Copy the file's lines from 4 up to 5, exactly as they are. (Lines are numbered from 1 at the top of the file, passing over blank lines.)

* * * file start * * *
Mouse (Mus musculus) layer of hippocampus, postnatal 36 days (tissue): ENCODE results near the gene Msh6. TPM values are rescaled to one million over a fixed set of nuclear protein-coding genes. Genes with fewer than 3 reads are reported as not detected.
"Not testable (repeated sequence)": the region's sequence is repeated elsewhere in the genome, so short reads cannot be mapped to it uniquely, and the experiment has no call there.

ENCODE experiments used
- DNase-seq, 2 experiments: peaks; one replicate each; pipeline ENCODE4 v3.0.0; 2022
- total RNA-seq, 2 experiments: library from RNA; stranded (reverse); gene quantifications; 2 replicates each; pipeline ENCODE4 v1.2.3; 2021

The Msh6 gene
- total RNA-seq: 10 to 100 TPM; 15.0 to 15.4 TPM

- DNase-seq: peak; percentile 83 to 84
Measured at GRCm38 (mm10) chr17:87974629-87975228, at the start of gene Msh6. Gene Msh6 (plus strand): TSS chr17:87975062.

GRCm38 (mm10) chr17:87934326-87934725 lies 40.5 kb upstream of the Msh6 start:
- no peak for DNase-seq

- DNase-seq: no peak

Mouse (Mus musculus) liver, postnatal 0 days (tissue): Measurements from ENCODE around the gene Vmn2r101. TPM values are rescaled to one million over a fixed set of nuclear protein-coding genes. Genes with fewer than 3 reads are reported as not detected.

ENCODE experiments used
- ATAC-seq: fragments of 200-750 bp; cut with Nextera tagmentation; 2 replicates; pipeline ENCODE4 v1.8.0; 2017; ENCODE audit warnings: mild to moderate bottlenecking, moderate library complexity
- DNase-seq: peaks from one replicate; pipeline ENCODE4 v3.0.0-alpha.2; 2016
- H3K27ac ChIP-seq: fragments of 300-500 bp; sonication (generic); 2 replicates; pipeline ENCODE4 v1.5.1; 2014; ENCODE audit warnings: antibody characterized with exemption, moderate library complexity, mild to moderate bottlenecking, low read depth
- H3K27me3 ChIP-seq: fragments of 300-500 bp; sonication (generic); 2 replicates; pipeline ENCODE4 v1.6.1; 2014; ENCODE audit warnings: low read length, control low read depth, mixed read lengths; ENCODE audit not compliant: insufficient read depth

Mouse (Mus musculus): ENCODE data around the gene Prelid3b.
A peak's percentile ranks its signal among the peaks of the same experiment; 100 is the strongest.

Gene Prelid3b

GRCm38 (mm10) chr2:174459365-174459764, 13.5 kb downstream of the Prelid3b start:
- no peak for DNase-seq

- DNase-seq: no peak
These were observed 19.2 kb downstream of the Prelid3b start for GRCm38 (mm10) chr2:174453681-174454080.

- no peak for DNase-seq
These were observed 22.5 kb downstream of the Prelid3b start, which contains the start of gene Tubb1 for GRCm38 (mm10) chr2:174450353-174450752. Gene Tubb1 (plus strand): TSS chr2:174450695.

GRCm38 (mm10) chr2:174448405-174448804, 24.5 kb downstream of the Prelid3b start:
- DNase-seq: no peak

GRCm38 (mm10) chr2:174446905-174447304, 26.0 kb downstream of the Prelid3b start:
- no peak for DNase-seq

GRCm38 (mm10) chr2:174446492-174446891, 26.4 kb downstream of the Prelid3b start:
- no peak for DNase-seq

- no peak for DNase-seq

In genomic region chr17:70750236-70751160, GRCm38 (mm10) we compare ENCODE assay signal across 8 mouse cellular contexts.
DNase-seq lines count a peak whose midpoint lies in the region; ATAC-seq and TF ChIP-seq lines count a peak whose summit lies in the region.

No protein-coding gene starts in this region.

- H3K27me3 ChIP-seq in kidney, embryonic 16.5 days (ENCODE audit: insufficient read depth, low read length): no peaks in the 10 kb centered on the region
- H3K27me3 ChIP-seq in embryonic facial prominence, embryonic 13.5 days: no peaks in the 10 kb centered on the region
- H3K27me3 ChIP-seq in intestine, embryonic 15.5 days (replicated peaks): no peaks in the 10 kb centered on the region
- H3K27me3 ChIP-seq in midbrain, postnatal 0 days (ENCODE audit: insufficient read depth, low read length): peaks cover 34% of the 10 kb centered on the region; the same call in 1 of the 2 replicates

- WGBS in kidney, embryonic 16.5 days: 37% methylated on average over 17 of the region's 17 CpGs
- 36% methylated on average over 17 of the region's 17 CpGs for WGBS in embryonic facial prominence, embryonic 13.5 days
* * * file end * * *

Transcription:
- DNase-seq, 2 experiments: peaks; one replicate each; pipeline ENCODE4 v3.0.0; 2022
- total RNA-seq, 2 experiments: library from RNA; stranded (reverse); gene quantifications; 2 replicates each; pipeline ENCODE4 v1.2.3; 2021